The good news is you already have a whole set of productivity habits you’ve built up over the course of your life. The bad news is, a lot of them aren’t very good habits.

    That quick game Frogger to “loosen you up” before you get working, that always ends up being 6 hours of Frogger –– that’s a habit. And as you know, habits like that can be hard to break — which is one of the reasons why habits are so important in the first place.

    Once you’ve replaced an unproductive habit with a more productive one, the new habit will be just as hard to break as the old one was. Getting there, though, can be a chore!

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    The old saw about anything you do for 21 days becoming a habit has been pretty much discredited, but there is a kernel of truth there — anything you do long enough becomes an ingrained behavior, a habit. Some people pick up habits quickly, others over a longer time span, but eventually, the behaviors become automatic.

    Building productive habits, then, is a matter of repeating a desired behavior over a long enough period of time that you start doing it without thinking.

    But how do you remember to do that? And what about the things that don’t need to be habits — the one-off events, like taking your paycheck stubs to your mortgage banker or making a particular phone call?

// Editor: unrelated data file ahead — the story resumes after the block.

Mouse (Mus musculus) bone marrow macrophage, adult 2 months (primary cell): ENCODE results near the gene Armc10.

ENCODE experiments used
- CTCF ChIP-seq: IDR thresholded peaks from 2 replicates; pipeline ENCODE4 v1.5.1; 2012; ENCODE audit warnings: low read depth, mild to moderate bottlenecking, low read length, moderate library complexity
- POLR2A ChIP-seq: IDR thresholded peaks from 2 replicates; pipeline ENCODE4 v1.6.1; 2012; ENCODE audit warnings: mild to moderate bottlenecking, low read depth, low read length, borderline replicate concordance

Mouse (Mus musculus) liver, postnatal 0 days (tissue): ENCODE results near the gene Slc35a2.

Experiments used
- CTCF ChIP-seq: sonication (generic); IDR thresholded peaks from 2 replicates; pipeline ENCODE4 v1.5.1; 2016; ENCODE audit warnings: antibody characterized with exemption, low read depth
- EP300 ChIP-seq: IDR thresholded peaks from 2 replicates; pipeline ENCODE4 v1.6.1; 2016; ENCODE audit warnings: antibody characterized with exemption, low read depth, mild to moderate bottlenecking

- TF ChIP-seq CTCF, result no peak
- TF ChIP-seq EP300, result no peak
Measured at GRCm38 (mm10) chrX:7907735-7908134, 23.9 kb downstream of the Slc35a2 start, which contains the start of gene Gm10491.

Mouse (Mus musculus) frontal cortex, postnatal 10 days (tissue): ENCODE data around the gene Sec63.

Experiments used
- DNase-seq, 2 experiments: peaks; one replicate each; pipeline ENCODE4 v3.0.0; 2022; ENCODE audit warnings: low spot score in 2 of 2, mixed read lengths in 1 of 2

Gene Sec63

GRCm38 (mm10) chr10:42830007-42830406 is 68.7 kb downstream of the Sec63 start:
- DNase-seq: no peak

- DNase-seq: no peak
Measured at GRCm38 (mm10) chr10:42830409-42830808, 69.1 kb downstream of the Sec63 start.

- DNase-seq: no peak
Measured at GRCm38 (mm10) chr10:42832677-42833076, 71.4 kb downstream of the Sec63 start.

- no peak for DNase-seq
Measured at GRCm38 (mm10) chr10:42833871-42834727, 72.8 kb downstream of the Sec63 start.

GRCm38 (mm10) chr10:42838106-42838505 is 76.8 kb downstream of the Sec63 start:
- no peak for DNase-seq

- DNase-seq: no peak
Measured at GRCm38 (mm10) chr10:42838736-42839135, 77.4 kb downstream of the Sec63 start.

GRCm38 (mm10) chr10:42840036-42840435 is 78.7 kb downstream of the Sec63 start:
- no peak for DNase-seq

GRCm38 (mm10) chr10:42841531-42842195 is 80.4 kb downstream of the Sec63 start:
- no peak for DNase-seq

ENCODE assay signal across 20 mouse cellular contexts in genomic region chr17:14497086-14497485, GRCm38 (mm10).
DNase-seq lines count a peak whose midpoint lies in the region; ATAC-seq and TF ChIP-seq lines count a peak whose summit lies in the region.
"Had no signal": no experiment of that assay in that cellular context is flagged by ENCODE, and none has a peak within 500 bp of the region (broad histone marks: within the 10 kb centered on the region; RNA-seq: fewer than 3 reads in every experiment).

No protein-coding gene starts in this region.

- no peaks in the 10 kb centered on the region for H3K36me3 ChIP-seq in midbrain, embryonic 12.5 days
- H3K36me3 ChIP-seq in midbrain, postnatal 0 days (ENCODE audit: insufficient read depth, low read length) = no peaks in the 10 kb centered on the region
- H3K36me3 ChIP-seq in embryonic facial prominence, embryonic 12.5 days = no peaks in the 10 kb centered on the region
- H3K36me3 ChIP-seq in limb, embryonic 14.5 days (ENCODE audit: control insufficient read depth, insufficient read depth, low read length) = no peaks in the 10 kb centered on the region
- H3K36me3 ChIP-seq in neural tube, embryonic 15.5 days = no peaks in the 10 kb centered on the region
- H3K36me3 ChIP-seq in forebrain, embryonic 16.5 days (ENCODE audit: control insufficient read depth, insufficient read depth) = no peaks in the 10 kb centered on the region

The trick to reminding yourself often enough for something to become a habit, or just that one time that you need to do something, is to interrupt yourself in some way in a way that triggers the desired behavior.

    The Wonderful Thing About Triggers — Reminders

    A trigger is anything that you put “in your way” to remind you to do something. The best triggers are related in some way to the behavior you want to produce.

    For instance, if you want to remember to take something to work that you wouldn’t normally take, you might place it in front of the door so you have to pick it up to get out of your house.

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    But anything that catches your attention and reminds you to do something can be a trigger. An alarm clock or kitchen timer is a perfect example — when the bell rings, you know to wake up or take the quiche out of the oven. (Hopefully you remember which trigger goes with which behavior!)